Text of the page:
A Place for Life: A Special Astronomy Exhibit of Understanding Evolution
Are We Alone?
There is currently no evidence that passes scientific scrutiny indicating that alien civilizations exist. If they are common, we might expect to have been contacted or visited by them. This is known as the Fermi Paradox, and can be paraphrased as "Where is everyone?" Some scientists think that this lack of contact in itself is evidence that intelligent life is rare; others counter that we have searched a very small region of space: akin to dipping a glass in the ocean, seeing no fish in the glass, and concluding that the ocean is devoid of life.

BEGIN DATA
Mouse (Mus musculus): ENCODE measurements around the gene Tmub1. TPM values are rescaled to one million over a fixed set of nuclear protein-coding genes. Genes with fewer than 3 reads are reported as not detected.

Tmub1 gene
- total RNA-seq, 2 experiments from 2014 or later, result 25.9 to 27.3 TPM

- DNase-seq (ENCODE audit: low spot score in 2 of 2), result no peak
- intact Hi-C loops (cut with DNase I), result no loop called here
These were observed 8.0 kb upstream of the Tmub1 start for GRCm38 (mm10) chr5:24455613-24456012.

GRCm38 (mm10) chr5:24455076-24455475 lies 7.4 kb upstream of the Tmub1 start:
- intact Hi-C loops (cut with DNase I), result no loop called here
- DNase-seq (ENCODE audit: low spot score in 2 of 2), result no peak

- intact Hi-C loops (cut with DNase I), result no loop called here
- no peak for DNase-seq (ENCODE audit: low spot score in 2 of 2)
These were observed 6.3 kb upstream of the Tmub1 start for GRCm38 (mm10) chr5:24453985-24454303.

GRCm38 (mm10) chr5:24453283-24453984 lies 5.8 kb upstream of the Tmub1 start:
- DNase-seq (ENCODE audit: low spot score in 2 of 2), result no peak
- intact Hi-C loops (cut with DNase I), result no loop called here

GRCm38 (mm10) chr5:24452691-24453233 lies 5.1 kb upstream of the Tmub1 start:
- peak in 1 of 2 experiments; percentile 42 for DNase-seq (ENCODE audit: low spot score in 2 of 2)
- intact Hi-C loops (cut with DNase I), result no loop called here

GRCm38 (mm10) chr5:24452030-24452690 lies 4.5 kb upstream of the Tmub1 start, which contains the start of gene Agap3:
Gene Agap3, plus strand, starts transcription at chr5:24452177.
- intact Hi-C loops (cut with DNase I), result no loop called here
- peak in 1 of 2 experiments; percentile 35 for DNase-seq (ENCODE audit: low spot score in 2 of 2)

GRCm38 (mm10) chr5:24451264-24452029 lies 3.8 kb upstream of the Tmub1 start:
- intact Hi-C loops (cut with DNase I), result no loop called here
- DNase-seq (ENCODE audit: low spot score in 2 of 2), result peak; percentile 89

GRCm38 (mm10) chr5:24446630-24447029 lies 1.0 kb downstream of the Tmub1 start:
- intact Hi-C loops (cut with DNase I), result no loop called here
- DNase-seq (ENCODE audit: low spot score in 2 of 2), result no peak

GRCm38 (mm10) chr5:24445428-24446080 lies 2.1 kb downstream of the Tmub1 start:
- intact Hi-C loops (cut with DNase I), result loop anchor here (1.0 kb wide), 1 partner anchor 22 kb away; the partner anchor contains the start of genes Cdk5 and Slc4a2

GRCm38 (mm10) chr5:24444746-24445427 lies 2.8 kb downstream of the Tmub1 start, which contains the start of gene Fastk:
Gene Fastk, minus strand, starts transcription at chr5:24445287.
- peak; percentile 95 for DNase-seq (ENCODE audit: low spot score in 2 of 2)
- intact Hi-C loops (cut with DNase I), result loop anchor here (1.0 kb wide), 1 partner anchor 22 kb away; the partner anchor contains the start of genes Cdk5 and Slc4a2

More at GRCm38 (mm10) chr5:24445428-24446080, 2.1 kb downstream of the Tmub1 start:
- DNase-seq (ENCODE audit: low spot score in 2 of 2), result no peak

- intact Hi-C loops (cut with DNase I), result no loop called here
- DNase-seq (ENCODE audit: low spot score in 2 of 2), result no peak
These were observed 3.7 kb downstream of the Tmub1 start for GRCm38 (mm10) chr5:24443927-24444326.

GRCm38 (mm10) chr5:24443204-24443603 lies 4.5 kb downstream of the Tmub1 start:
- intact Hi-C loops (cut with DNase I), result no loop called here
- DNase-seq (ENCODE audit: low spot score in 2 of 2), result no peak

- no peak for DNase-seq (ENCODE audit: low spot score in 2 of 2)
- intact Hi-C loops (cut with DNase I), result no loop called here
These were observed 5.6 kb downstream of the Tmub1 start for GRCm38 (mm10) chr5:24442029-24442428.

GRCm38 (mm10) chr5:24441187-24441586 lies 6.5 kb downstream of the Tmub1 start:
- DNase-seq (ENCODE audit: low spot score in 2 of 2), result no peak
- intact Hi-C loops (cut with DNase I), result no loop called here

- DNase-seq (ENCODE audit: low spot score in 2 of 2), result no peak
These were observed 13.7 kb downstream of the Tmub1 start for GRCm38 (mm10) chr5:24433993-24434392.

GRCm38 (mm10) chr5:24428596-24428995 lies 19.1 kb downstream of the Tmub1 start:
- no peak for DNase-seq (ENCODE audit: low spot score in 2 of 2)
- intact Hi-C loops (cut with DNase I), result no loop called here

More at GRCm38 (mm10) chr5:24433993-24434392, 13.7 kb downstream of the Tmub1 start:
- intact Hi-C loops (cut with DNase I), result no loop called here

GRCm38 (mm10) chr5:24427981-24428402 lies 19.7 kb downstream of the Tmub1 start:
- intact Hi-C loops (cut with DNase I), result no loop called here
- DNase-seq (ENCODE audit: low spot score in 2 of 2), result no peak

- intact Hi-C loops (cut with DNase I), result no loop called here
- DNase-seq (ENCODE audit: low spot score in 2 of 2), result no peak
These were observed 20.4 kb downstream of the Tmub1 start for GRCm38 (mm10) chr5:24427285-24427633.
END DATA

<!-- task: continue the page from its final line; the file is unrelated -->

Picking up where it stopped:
Several attempts have been made to estimate the prevalence of extraterrestrial life by using the best available information from astronomical observations. This includes estimating the number of habitable planets as discussed earlier, as well as estimating less well-known parameters like the fraction of habitable planets that give rise to life, the chance that life develops intelligence, the chance that intelligent life can communicate across space, the average lifetime of a communicating civilization, and other variables. Direct searches have also been made, including efforts to scan nearby stars for signs of radio signals from intelligent civilizations. The Drake Equation is one attempt to estimate the number of detectable extraterrestrial civilizations in the Milky Way, but measurements of some of the critical parameters are still poor, and research and debate continue.